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Glossary of Computer Forensics Terms

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Term Definition
Shareware

Software that is distributed free on a trial basis with the understanding that if it is used beyond the trial period, the user will pay. Some shareware versions are programmed with a built-in expiry date or limited functionality (Known as ‘Crippleware’).

Slack space

The unused space in a disk cluster. DOS and Windows file systems use fixed-size clusters. Even if the actual data being stored requires less storage than the cluster size, an entire cluster is reserved for the file. The unused space is called the slack space.

Social engineering

A term for personal (social) tactics employed in support of attempts to achieve unauthorized access to a computer/information system. Social engineering attacks are typically carried out by telephoning users or operators and pretending to be an authorised user, to attempt to gain illicit access to systems. This is something of a catchall category for any tricks used to obtain the intended access or to obtain information critical to achieving that access.

Spam

The act of bombarding a target (system, Usenet news group, set of e-mail addresses) with sufficient volume of data (or a volume of sufficiently massive data items) such that degradation or even denial of service is achieved. This term is also used to describe the perceived harassment of an individual receiving, through their email account, profligately broadcast data (junk e-mail advertising). To cause a person or newsgroup to be flooded with irrelevant or inap¬propriate messages.

Steganography

The art and science of communicating in a way that hides the existence of the communication. It is used to hide a file inside another. For example, a child pornography image can be hidden inside another graphic image file, audio file, or other file format.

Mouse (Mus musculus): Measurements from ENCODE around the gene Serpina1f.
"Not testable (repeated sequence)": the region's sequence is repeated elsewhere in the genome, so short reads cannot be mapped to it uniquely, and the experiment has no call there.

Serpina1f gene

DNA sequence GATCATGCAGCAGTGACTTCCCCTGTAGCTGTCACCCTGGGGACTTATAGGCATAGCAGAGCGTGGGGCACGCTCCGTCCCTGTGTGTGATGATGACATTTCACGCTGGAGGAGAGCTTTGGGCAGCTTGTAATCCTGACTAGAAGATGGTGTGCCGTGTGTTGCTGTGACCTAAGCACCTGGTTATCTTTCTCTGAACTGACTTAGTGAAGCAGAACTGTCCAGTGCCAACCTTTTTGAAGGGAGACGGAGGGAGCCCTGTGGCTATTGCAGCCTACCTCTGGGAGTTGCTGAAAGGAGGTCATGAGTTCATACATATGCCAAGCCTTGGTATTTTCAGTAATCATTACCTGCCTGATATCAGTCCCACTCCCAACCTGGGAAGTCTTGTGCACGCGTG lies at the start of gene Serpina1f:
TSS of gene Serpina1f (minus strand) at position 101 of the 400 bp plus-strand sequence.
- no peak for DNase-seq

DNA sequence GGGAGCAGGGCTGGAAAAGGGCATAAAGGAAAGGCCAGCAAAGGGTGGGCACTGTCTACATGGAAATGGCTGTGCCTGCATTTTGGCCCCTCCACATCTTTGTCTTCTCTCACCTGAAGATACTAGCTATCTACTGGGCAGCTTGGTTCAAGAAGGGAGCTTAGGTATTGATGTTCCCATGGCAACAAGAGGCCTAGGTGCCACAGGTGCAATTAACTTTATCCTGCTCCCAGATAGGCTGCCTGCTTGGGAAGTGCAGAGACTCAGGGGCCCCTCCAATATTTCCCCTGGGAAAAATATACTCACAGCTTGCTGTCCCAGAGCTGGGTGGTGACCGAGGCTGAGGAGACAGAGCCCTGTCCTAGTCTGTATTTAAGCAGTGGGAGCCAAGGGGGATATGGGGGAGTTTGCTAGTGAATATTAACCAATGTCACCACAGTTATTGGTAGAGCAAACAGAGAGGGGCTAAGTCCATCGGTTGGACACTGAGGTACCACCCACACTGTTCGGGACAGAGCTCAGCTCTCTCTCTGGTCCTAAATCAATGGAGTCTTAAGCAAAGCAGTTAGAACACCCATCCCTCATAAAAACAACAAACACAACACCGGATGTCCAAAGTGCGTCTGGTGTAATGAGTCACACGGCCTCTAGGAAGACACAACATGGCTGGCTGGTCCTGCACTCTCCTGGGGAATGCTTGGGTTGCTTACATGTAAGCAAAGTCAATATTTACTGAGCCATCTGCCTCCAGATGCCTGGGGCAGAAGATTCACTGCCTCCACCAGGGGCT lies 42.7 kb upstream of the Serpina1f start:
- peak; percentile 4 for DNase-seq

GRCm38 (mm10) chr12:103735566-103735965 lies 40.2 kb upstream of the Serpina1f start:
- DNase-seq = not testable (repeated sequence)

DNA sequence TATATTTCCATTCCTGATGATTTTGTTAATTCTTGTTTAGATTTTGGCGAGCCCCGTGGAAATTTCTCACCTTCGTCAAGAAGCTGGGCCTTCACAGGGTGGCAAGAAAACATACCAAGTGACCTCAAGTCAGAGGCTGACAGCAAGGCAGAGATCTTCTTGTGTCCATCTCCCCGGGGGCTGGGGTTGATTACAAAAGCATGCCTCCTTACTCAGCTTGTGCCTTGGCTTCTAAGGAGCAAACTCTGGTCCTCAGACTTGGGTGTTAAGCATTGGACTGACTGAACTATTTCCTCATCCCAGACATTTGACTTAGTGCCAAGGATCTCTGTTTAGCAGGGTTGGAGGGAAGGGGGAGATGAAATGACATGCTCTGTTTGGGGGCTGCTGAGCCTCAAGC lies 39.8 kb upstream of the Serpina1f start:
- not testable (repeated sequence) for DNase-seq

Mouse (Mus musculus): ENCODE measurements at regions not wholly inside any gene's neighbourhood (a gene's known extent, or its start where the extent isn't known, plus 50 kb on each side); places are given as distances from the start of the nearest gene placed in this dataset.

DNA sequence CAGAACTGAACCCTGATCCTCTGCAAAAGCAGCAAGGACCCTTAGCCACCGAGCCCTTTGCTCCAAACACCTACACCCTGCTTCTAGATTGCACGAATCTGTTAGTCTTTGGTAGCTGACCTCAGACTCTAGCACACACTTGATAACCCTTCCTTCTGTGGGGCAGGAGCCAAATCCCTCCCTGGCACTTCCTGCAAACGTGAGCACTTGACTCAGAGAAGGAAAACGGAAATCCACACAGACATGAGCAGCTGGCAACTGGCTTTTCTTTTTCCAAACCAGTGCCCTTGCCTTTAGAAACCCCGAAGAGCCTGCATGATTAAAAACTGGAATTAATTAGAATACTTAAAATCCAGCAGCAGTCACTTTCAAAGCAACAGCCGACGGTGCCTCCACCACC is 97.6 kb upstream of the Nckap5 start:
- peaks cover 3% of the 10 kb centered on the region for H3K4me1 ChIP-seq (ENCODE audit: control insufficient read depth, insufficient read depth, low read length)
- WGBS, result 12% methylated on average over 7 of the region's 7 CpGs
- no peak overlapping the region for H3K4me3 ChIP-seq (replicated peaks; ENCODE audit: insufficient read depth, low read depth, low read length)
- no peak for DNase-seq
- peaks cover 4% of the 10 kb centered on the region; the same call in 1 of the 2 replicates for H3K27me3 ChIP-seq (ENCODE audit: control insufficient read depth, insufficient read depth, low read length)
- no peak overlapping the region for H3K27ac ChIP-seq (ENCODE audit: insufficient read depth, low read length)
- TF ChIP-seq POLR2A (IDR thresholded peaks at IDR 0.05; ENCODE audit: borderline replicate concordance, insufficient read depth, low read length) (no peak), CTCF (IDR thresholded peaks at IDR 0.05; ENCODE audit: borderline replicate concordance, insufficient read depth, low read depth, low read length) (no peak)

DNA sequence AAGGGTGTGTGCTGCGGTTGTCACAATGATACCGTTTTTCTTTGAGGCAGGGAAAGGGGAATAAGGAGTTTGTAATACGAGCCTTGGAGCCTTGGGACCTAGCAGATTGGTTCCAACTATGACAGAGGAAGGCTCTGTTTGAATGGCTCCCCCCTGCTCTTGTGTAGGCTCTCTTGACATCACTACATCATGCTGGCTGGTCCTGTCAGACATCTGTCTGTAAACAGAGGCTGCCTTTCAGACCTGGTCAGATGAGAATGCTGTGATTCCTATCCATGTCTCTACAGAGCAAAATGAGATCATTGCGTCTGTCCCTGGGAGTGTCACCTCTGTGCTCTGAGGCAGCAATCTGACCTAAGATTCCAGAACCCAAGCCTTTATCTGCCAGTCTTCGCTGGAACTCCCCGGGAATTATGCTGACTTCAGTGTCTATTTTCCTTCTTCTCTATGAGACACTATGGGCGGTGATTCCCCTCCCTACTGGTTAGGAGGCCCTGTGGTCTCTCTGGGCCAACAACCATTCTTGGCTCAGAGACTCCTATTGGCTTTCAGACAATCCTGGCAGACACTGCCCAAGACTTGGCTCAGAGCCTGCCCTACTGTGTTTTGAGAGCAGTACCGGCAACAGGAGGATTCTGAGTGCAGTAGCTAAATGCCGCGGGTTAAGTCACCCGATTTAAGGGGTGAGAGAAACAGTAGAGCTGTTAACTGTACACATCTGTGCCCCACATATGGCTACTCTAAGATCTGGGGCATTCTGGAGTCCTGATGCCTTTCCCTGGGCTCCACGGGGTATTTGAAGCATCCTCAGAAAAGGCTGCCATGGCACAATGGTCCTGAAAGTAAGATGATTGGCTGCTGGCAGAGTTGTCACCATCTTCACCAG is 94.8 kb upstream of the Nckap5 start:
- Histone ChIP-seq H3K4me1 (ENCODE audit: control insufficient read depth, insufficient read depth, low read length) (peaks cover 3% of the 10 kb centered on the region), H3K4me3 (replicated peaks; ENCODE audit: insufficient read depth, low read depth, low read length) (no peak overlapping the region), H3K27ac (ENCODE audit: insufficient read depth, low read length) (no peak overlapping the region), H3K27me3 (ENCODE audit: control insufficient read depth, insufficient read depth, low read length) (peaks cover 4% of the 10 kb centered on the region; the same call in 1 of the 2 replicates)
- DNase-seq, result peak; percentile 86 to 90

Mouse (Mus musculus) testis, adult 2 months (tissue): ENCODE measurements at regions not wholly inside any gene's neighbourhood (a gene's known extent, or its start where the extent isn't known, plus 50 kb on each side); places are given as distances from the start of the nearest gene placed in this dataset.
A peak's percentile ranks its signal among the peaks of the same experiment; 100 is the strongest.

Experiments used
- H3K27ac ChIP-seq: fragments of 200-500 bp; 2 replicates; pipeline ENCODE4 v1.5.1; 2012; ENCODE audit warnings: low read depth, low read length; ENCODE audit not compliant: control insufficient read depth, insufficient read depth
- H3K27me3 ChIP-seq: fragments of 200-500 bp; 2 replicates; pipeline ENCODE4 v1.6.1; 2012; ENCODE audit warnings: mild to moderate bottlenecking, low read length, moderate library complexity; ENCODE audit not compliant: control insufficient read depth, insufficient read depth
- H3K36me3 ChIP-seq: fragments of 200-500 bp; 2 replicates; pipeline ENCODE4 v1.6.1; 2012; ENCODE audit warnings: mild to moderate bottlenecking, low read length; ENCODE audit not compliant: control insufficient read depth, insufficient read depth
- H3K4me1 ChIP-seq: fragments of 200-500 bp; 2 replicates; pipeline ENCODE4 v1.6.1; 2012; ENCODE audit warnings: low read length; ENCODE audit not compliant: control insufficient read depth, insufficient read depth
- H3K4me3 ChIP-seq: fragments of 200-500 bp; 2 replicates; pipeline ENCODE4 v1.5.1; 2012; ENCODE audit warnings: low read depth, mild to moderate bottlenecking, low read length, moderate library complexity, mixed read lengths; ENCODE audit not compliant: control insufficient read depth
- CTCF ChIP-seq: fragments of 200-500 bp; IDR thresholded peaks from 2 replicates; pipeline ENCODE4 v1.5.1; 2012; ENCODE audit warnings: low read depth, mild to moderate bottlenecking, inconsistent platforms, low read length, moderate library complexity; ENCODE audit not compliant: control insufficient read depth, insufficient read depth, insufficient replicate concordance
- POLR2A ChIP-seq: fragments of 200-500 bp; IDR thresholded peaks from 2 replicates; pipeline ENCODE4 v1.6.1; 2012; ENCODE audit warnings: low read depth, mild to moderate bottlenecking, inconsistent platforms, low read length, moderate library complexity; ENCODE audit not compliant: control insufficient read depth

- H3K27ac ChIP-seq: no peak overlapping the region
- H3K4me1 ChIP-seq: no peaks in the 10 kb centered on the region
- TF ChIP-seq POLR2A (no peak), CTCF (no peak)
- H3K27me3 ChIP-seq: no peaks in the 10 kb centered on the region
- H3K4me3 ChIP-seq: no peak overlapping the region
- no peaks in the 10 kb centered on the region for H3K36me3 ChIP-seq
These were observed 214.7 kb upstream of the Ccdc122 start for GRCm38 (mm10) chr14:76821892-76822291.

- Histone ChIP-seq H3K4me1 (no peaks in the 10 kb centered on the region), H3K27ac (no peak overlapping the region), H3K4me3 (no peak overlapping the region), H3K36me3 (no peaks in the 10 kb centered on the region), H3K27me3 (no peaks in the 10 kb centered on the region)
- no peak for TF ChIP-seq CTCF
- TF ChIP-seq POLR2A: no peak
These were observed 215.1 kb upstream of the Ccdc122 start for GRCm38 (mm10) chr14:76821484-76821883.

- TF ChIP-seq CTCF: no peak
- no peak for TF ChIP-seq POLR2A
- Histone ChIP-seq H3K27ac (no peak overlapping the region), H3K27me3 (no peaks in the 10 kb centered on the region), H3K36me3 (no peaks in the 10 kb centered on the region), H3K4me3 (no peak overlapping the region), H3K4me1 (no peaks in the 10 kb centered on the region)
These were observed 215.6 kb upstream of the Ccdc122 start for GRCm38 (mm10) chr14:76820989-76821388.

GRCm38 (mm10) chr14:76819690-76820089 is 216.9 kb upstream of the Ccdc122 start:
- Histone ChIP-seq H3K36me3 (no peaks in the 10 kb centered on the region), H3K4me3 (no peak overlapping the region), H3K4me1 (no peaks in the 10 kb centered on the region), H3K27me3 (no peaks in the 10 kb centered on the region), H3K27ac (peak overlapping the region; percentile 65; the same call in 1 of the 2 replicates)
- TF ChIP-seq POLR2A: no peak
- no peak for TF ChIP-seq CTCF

Swap file

Space on a hard disk that is used to extend a computer's memory. Files not used recently are temporarily stored on the hard disk, leaving room for new files.

TCP/IP

Transmission Control Protocol/Internet Protocol. This is the basic communication language or protocol of the Internet.

Temporary or swap files

Many computers use operating systems and applications that store data temporarily on the hard drive. These files, which are generally hidden and inaccessible, may contain information that the investigator finds useful.

Terminal

A device that allows you to send commands to a computer somewhere else. At a minimum, this usually means a keyboard, a display screen, and some simple circuitry.

Timeline

The linear representation of project tasks based on calendar measure¬ment. The timeline can be represented in days, weeks, months, quarters, or years.

Traceroute

A Unix/Linux tool that traces (identifies) the route taken by data packets as they traverse (hop) across a network connection between two hosts and displays the time and location of the route taken to reach the destination computer. In Windows, this same utility is known as Tracert.

Track density

The space between tracks on a disk The smaller the space between tracks, the more tracks on a disk. Older drives with wider track densities allowed wandering.

Trojan horse

A useful and seemingly innocent program containing additional hidden code that allows the unauthorized collection, exploitation, falsification, or destruction of data. A Trojan horse performs some unexpected or unauthorized (usually malicious) actions, such as displaying messages, erasing files, or formatting a disk.

Uniform Resource Locator (URL)

An URL is the address of a file accessible on the Internet.